Merry Drift-mas: 2016

Aieee, the image-making technique we do not speak of… Photography! Anyway, here’s some photos of this blog’s writer-gremlin doing some great big art at das supercool, independently-owned indie record store the Drift Record Shop in Totnes and having tons of fun in the process…

Drift Record Shop Robin Stylus Christmas window 2016

I was painting (with real-life acrylic paint) the Christmas window at Drift. (I’d even go so far as to borrow my partner’s screen-printing ink hand-tray. Shh!)

Drift Record Shop Robin Stylus Christmas window 2016

Working at this size after spending countless hours noodling over smallish bits of paper with varying sizes of ink marks was fantastically liberating. Look at the little twinkle in my bloodshot eye…

Drift Record Shop Robin Stylus Christmas window 2016Cool records to be seen in the background, artist thankfully not in shot…

Drift Record Shop Robin Stylus Christmas window 2016The idea behind this was to clobber people in the eye with the massive, bold design as they walked up Totnes high street. I drew the outlines with a chunky liquid chalk marker to get them looking crisp before proceeding to block in with good old-fashioned paint and a brush.

Click the Christmas robin to be taken to Drift's classy-as-ya-like Instagram feed!

The finished thing! The idea is that the robin is using his beak as a stylus. y’see… Yep, it’s rude, we’re trying to provoke some kind of reaction here…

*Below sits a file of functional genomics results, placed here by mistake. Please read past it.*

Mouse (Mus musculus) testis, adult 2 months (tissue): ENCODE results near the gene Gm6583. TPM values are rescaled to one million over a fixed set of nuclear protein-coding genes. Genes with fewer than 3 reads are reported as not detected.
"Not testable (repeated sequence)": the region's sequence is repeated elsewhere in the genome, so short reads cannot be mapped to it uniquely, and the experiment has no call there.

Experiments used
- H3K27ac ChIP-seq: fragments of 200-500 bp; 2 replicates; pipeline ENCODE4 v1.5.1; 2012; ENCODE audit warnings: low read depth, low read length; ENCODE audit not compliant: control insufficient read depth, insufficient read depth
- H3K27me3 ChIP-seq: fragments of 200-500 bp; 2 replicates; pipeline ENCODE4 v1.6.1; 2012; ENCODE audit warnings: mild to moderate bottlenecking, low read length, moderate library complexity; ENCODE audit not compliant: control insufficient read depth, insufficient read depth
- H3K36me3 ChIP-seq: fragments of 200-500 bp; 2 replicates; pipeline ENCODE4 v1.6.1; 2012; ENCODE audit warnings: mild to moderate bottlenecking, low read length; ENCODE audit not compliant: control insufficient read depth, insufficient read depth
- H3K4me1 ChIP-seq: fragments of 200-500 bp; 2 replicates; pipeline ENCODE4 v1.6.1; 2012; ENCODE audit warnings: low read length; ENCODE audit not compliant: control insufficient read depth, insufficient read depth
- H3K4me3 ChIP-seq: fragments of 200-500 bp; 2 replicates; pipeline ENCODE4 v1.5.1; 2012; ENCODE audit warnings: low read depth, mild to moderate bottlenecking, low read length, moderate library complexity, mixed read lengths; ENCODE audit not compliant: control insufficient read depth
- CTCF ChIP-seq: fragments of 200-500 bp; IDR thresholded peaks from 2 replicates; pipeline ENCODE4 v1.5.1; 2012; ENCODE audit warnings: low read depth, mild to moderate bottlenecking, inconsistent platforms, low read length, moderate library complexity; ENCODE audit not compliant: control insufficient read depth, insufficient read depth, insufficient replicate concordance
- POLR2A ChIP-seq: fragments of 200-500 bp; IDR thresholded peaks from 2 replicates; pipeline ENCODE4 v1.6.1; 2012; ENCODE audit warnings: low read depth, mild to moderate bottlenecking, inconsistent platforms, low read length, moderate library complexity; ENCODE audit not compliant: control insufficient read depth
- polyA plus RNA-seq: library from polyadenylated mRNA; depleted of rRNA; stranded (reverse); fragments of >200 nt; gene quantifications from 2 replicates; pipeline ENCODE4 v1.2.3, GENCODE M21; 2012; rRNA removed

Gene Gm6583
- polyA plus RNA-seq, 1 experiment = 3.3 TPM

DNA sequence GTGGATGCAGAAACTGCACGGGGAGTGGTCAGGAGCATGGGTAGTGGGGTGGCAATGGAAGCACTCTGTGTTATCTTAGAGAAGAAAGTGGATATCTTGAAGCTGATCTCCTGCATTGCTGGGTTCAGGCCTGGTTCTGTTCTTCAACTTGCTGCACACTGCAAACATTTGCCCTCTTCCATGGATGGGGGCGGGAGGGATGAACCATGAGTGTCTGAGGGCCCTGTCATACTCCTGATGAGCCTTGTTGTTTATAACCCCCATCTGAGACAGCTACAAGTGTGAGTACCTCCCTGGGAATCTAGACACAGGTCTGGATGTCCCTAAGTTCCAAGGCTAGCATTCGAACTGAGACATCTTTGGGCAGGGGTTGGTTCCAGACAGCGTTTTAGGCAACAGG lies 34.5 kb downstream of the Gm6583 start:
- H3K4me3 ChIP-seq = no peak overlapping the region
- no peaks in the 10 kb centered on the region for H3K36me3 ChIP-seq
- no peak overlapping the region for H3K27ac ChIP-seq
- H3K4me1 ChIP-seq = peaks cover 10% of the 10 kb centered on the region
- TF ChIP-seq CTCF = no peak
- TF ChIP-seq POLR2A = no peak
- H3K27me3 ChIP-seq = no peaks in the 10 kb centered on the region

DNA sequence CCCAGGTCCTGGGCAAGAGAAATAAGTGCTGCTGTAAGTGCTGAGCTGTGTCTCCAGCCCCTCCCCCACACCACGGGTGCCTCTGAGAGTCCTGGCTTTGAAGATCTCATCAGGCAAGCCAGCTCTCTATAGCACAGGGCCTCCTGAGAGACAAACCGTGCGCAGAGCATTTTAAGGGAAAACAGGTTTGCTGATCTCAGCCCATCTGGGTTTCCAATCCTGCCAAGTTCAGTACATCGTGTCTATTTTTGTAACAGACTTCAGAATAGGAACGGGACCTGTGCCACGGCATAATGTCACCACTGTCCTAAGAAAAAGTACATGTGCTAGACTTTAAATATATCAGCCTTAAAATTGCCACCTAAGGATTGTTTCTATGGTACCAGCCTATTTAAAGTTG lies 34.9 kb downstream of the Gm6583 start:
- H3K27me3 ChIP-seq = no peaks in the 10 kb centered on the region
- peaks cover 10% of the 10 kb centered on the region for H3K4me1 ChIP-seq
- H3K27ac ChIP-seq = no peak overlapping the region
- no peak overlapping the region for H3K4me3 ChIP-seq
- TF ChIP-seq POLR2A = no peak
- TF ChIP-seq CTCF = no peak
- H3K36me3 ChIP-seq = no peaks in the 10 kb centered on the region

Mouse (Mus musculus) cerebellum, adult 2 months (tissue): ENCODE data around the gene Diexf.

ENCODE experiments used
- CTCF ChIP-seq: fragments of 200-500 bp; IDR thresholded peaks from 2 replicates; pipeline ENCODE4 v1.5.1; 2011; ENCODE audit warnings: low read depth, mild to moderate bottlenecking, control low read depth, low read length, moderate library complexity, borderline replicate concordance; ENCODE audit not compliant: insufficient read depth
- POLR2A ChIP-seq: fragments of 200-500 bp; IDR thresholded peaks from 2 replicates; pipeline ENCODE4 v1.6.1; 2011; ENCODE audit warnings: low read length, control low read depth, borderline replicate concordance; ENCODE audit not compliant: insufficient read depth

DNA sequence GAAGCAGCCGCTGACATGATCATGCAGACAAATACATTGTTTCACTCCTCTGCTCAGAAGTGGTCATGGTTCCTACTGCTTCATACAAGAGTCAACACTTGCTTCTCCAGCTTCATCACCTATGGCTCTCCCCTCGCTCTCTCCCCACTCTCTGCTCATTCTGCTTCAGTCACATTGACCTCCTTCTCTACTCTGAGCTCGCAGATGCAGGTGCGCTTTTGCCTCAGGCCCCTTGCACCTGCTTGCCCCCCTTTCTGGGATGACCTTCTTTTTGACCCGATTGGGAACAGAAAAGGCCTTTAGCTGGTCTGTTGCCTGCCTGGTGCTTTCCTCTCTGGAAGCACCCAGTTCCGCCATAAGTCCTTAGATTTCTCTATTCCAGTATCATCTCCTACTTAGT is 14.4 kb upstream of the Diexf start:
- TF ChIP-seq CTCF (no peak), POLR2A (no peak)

Many thanks to team Drift for the photos! You can peruse their wares by visiting their website, here.

Bartkira: Nuclear Edition in Print

Some photos of the very plush, oversize-hardcover of Bartkira: Nuclear Edition, now in print and available from your friendly local comic shop!

Bartkira: Nuclear Edition in print photos

Here’s some of my art in amongst some amazing work from industry veterans and trail-blazing newcomers, the perennial AkiraRalph spread!

Bartkira: Nuclear Edition in print photos

Bartkira: Nuclear Edition in print photos

Bartkira: Nuclear Edition in print photos

So Bartkira‘s a whole thing, you know. Here’s an outstanding mural by Erik Veldmeijer and Frans Boukas at the Incubate festival in Holland. (Photo by William van der Voort.), some Mulhouse / Tetsuo cosplays, memorabilia and a Bart / Kaneda tattoo(!)

Bartkira: Nuclear Edition in print photos

Bartkira: Nuclear Edition in print photos

The title page with Bart / Kaneda and an interior spread with Milhouse / Tetsuo by project co-editor James Harvey:

Bartkira: Nuclear Edition in print photos

Bartkira: Nuclear Edition in print photos